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Avoiding Unexpected Holiday Traffic Snarls

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Most dwellers of our larger metro areas are used to dealing with traffic congestion during morning and afternoon “drive time” and have learned to accomodate it one way or another. But one of the many frustrations of the holiday season — where we suddenly find ourselves this week at the starting gate of Thanksgiving — is that congestion arises at unexpected times and places due to new traffic patterns centered around shopping areas and longer distance travel routes.

While the congestion in many cases can’t be avoided, the “unexpected” part can be if one is basking under the heat lamp of knowledge. Toward that goal, then, here are the ten worst predictable traffic snarls during the holiday season, as provided by Metro Networks.

New York City — The Throgs Neck Bridge and Whitestone Bridge, both of which connect the Bronx and Queens. The two heavily traveled bridges are key choke points along the main artery connecting upstate New York, Connecticut and Long Island.

Los Angeles — Northbound Interstate 5 from Van Nuys through Castaic and Southbound through Orange County. Northbound gets highly congested with holiday travelers heading to San Francisco, Fresno, and other Northern California cities, while southbound attracts those travelers heading towards San Diego and Tijuana.

Chicago — The combination of the Borman Expressway I-80/94 and the Tri-State Tollway is the most heavily traveled stretch of interstate in the Wisconsin-Illinois-Indiana Tri-State area. To add to the congestion, the Tollway is currently under construction.

Philadelphia — Northbound Interstate 476 from the NB Northeast Extension of the Pennsylvania Turnpike (PATP) from the Mid-County tolls up to Lansdale. This stretch of roadway can back up more than 12 miles as a result of motorists heading up to the Pocono Mountains for the holidays.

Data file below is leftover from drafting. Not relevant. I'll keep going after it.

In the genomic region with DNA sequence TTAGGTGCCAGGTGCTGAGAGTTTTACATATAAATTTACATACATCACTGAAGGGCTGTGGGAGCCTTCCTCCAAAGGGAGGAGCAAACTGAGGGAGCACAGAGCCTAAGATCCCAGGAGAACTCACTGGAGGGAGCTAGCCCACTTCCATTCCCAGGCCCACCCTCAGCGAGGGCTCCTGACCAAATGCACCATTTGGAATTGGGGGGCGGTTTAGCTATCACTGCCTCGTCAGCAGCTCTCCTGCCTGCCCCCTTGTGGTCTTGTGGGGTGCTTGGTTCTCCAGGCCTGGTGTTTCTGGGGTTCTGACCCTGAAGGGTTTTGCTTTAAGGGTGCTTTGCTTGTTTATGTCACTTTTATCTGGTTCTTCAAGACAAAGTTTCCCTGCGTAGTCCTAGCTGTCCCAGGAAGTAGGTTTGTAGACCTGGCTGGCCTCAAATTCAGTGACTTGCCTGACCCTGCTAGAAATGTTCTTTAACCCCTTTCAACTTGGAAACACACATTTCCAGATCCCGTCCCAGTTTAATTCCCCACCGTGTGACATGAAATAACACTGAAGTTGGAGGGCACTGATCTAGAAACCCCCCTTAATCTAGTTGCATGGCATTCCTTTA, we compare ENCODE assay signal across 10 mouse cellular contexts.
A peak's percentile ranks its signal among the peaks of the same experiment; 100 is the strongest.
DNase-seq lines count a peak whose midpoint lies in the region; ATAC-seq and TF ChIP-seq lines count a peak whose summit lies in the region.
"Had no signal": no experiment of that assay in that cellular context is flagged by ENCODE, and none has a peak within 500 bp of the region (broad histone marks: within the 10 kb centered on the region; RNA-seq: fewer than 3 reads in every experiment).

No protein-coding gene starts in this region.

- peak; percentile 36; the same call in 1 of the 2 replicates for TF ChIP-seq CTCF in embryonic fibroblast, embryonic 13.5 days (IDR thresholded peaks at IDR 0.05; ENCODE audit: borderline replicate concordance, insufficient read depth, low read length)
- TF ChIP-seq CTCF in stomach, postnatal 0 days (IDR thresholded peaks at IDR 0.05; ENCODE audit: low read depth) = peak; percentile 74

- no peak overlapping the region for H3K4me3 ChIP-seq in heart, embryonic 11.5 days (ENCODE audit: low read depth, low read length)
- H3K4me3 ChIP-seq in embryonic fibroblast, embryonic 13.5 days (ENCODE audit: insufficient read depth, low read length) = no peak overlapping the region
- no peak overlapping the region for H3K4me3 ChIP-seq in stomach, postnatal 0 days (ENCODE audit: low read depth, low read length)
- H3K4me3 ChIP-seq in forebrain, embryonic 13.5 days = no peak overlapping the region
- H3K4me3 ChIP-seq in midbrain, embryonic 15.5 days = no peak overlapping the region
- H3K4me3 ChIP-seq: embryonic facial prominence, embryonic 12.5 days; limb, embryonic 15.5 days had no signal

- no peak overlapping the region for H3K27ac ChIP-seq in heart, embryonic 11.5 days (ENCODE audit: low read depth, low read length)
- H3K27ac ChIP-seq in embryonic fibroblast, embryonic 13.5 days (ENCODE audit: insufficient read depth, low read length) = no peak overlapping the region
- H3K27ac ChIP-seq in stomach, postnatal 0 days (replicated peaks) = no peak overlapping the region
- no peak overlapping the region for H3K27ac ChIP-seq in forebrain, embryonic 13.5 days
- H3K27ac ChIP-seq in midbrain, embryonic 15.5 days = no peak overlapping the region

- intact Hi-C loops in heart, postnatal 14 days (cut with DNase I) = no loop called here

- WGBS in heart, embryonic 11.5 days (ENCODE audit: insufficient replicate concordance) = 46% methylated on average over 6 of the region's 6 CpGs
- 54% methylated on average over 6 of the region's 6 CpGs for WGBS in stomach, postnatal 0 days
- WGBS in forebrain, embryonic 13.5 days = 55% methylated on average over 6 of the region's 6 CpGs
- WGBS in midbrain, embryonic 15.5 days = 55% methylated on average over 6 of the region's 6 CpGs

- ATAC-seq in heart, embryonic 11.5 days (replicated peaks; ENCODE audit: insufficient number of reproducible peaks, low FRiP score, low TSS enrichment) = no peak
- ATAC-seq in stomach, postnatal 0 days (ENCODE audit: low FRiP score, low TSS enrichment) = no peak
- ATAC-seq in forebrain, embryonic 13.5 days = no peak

San Francisco — Eastbound Interstate 80 through Sacramento to Tahoe. San Franciscans seeking “holiday weather” heavily travel this route to the nearby ski resorts and mountains.

Boston — Westbound Massachusetts Turnpike from downtown Boston to Interstate 84 in Sturbridge. This a 56-mile stretch that on the day before Thanksgiving has been known to completely back-up due to Interstate 84 serving as the main route south connecting Boston with the rest of the Eastern Seaboard.

Dallas — Highway 121 between the Dallas North Tollway and Preston Road in Frisco. This is primarily due to the 3+ million square feet of retail space located in the area attracting a myriad of holiday shoppers.

Washington DC — Southbound Interstate 95 from Springfield, MD through Fredericksburg, VA. This 30-mile stretch south of Washington DC experiences extensive delays on a regular basis, which are only amplified during the holiday season.

Atlanta — Interstate 285 (Perimeter Highway) in both directions between I-75 and I-85. This is a main route for shoppers heading to area malls creating massive congestion during the holiday season.

Detroit — Northbound US 23/Interstate 75 Merge. At Thanksgiving time, this merge experiences extreme congestion due to hunters heading north for the opening of Firearm Deer Season.

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About Eric Olsen

  • Nancy

    Springfield, MD? I’ve missed something, here. I was always under the impression that Springfield & its infamous Mixing Bowl was in Virginia. Whatever, 95 in MD is almost as bad, as is 270, and The Beltway in either state is unspeakable every hour of every day of the week, holidays or no.